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Africans have been urged to take advantage of investment opportunities that accompany climate action to earn some money and lift their people from poverty.

PACJA’s Mithika Mwenda (left) and James Murombedzi of the African Climate Policy Centre

Secretary-General of the Pan African Climate Justice Alliance (PACJA), Mithika Mwenda, who made the submission, noted that the renewable energy revolution currently being witnessed in the world provides affordable access to energy to people who would otherwise not have access.

He stated that renewable energy has also aided in the reduction of emissions, thus contributing to the attainment of the Nationally Determined Contributions (NDCs) ambitions of countries.

“We are witnessing renewable energy revolution and in Africa and the rest of the world, this is an explosive sector,” observed Mithika. “We need to take advantage of the investment opportunities coming with climate action; there are a lot of resources in this to help address poverty.”

At the COP21 climate talks which produced the Paris Agreement, the G7 committed to allocate $10 billion into the African Renewable Energy Initiative (AREI).

Though there are concerns with delivering the promise, the Initiative, in its current design, will help cure chronic energy poverty by supporting decentralized, modern, off-grid and people-owned energy systems not only for lighting, but also cooking, driving smallholder agribusiness and charging mobile phones.

Mithika added that green energy has helped save lives by reducing indoor pollution.


Fossil fuel vs. renewable energy economies

Mwenda was addressing an event on low-carbon and climate-resilient development, held on the sidelines of the 2018 African Union Summit in Addis Ababa, Ethiopia.

Most African countries do not contribute any significant amount of greenhouse gases but there are commitments in their NDCs to ensure that their development pathways are carbon neutral.

In a climate-constrained world, investment in fossil fuel-based energy sources no longer makes sense.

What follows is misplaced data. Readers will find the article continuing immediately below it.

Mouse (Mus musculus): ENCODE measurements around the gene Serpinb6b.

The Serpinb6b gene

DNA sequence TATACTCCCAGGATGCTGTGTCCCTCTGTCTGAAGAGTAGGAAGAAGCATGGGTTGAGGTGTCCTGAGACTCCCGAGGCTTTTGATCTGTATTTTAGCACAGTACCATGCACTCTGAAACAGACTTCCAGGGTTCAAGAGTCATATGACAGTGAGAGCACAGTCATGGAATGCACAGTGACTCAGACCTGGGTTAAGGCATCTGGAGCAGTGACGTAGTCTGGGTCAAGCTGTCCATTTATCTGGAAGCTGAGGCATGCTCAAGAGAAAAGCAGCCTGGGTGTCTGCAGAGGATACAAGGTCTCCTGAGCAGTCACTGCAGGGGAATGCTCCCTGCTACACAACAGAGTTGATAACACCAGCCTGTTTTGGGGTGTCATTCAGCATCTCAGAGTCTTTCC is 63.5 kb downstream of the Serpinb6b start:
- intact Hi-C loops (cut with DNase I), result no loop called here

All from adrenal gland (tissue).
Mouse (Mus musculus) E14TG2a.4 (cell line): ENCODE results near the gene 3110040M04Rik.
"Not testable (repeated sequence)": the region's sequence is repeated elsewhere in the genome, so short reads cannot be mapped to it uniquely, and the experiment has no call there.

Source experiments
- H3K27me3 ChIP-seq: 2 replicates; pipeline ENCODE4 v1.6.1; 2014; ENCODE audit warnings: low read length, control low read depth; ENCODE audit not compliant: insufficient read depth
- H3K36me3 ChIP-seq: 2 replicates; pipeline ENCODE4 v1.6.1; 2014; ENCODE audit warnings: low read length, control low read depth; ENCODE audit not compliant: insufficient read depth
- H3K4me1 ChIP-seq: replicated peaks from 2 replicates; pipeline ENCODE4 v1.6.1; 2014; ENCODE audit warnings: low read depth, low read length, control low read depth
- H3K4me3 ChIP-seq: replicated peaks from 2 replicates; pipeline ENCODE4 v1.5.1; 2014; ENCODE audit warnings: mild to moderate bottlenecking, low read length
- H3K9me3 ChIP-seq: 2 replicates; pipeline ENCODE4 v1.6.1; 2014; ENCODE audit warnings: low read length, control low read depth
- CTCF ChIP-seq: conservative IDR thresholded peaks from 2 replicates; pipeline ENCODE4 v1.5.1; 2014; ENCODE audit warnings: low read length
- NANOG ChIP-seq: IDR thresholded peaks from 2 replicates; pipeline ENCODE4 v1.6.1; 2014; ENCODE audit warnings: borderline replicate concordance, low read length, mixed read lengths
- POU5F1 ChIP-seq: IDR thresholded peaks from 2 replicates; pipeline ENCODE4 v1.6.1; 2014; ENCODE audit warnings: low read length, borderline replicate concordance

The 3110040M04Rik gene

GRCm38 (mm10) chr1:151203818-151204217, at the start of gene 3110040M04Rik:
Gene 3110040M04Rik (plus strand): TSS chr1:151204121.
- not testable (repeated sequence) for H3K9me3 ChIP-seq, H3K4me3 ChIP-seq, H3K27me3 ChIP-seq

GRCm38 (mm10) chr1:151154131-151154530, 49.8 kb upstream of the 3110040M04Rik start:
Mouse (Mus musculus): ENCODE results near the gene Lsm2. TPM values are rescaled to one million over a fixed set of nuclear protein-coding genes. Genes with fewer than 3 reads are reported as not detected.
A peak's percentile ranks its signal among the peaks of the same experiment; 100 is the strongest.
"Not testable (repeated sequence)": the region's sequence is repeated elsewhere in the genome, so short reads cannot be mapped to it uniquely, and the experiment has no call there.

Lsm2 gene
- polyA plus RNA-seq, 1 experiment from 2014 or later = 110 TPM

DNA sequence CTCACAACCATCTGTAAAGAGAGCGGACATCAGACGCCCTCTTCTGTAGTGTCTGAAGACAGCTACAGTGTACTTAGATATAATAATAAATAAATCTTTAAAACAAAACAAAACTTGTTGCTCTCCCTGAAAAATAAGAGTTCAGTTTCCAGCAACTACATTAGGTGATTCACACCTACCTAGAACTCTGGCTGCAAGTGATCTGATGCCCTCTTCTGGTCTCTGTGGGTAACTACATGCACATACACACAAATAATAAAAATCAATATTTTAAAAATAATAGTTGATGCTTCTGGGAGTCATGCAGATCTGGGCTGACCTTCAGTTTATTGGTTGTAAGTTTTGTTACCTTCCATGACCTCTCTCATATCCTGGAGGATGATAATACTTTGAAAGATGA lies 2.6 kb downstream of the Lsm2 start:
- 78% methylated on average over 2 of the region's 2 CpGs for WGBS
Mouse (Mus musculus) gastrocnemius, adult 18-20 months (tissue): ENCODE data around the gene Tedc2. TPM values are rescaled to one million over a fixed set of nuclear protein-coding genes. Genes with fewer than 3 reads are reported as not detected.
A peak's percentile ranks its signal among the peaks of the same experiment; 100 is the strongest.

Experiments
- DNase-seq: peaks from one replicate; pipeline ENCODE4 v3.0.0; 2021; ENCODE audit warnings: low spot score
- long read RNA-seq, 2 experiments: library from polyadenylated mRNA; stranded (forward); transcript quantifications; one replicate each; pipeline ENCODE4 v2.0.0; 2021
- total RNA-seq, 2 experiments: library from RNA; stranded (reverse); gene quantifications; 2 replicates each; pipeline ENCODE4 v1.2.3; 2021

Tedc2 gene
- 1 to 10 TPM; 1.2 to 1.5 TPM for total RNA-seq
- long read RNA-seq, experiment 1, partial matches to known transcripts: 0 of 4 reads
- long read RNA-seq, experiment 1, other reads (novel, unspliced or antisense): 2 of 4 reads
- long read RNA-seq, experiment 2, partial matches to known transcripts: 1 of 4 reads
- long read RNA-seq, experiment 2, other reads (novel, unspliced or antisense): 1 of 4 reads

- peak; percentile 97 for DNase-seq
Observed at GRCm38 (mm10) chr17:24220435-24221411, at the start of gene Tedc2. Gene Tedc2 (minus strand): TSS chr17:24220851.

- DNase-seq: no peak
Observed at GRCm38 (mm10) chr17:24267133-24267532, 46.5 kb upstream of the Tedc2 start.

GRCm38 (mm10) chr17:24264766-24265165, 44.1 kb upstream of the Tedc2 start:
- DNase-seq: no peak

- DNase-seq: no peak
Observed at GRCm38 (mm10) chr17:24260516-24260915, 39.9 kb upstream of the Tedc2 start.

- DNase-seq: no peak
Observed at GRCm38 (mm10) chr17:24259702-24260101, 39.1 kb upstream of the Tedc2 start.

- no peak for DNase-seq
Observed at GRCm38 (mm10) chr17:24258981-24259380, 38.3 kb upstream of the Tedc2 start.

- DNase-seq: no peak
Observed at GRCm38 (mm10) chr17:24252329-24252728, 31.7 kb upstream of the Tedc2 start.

But Africa faces the dilemma of whether to rapidly revert to renewable energy, have a mix of both fossil fuels and renewables, or ignore the global call and continue in the unsustainable model of development pursued by industrialized countries which brought the climate crisis.

What is evident, though, is the fact that the global community has shifted.

This shift should make African countries re-think their priority energy sources and investment in oil and in some instances coal, as it may not make economic sense in the long-run.

The Addis Ababa side-event, attended by climate actors from across the continent, is organised strategically to get African leaders to focus attention on climate change issues.

As the first Pan African convention after the COP23, the event offered an opportunity to exchange ideas and reflect on Africa’s victories during the Bonn Climate Change Conference, with a view of charting a collective path towards subsequent Global Dialogue processes on the subject.

“This gives us the platform to develop common African narratives that will have impact on the global stage,” said James Murombedzi, Officer-in-Charge of the African Climate Policy Centre (ACPC) of the UN Economic Commission for Africa (ECA).


Moving along the development pathway

Climate change is no longer discussed as a limited environmental or scientific matter but as a development issue.

African civil society therefore looks forward to leaders moving from the rhetoric to taking real action on the ground.

“The momentum for the implementation of the Paris Agreement and the NDCs is picking up, but the question is: are we moving with that pace in Africa?” queried Mithika.

Some countries on the continent have developed very effective policy and legal frameworks to facilitate the implementation in the areas of transparency, adaptation, loss and damage, among others.

But there are others stuck on bureaucracies to push the climate agenda forward.

“We need to think broader about what is the impact of climate change on development. What does it mean for agriculture? What does it mean for energy, for infrastructure? So we are really talking about development,” said Mithika.

He believes that the ClimDev-Africa programme can rally the African continent around in mobilising action and “we need to ensure that critical centres that support the livelihoods of the African people and which are weather sensitive like agriculture are created”.

The Climate for Development in Africa (ClimDev-Africa) Programme is an initiative of the African Union Commission (AUC), the United Nations Economic Commission for Africa (ECA) and the African Development Bank (AfDB), established to create a solid foundation for Africa’s response to climate change.

Courtesy: PAMACC News Agency

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